The bottom line is that Palin would have to catch on in a major way to be able to take advantage of the winner-take-all rules. And honestly that would take quite the populist revolt against the Republican Party and its rules; something that has never happened. [And no, I don't count McCain as an exception to that rule.] As Jonathan Bernstein rightfully points out, if only 35% (as Shapiro indicates) of primary voters support Palin in the Republican primaries, it means that 65% are against her. Again, that would be an epic failure of the Republican rules that are set up to guard against that very thing: an insurgent candidate.

Recent Posts:
Is the Idaho GOP Still After a Closed Primary?

Pawlenty: Running for 2012, But Will He Be Running in 2012?

FHQ Friday Fun: You Can't Beat Louisiana Politics


Robert said...

Huckabee seems concerned enough to start attacking Palin. Abortion isn't the only thing that will hurt her with the Christian right. She needs Jim Dobson's approval and the Levi/ Bristol situation is not helping her. The more she is attacked by the Democrats, the more sympathy she gains. It will be interesting to see how her popularity is affected by this book tour.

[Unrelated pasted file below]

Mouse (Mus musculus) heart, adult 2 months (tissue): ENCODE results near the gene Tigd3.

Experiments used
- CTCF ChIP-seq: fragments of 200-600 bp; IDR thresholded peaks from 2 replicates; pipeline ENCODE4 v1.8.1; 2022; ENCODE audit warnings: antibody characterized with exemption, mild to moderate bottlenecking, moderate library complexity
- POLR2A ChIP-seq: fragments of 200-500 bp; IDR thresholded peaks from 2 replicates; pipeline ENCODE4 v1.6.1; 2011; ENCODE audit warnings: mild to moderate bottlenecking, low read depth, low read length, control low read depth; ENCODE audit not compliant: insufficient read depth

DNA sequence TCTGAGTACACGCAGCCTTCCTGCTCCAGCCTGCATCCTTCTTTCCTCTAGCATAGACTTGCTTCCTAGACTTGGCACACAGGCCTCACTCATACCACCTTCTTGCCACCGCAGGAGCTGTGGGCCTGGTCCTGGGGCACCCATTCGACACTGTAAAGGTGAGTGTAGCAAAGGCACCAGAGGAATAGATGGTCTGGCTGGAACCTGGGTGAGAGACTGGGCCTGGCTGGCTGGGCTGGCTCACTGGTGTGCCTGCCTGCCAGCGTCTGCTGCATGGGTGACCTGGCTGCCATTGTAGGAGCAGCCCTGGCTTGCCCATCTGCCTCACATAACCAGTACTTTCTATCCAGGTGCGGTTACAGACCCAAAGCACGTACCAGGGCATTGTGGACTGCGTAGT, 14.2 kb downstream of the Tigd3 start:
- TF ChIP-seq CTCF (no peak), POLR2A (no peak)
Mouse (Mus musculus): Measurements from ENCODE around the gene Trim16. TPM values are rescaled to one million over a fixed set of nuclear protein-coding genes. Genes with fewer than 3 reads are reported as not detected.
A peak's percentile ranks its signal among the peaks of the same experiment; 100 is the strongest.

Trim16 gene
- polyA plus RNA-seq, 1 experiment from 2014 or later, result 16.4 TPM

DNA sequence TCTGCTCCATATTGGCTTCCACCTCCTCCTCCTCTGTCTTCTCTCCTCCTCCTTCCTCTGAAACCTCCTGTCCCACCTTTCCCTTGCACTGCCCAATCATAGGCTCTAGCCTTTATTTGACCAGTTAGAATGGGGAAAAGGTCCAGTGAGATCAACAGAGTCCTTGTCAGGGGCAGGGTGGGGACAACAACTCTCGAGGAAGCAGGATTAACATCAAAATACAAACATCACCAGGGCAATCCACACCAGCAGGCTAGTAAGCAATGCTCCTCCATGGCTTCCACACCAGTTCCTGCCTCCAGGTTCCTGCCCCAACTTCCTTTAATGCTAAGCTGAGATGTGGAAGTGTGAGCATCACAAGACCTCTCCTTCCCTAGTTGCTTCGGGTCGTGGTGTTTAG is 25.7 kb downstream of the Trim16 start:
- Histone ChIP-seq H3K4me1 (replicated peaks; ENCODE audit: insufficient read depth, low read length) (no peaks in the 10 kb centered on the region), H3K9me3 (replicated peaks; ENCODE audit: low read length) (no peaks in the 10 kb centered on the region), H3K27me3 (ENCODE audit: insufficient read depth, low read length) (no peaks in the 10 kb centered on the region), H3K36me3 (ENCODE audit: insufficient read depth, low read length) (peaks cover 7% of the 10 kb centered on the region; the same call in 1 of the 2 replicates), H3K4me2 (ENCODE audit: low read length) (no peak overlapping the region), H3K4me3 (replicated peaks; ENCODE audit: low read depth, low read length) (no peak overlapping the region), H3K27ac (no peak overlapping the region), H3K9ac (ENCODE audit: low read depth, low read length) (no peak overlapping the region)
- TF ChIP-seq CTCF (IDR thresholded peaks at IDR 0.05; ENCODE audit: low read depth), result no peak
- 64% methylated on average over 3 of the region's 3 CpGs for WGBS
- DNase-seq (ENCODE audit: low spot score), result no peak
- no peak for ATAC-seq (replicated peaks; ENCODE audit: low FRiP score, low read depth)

Josh Putnam said...

I'm wondering if this book release/tour should be treated like a convention. As in, will there be a "book bounce" followed by a regression to the mean?

If Palin has 2012 aspirations, she hopes not. But as Marc Ambinder just said, "Having cited that Palin poll, it'll be my last. Public opinion of her may zip around over the next few weeks. Better to assess in '10."

He's referring to the CBS poll that found nearly half of Republican voters not want Palin to run.

We'll have that and much more to look at next year.

astrojob said...

I don't think this list is quite accurate. CA, for example, is winner take all by congressional district, not statewide. And every congressional district gets the same number of delegates, regardless of whether it's a Democrat or Republican heavy district. Therefore, the handful of Republicans in Berkeley have more power (that is, power per voter) than those in Orange County, which can't be good for Palin.

Josh Putnam said...

Great catch, MP. I meant to add that caveat but got tied up putting the chart together and it slipped my mind. I'll add that in. As you indicate, it will make for an even steeper climb for Palin in Shapiro's scenario.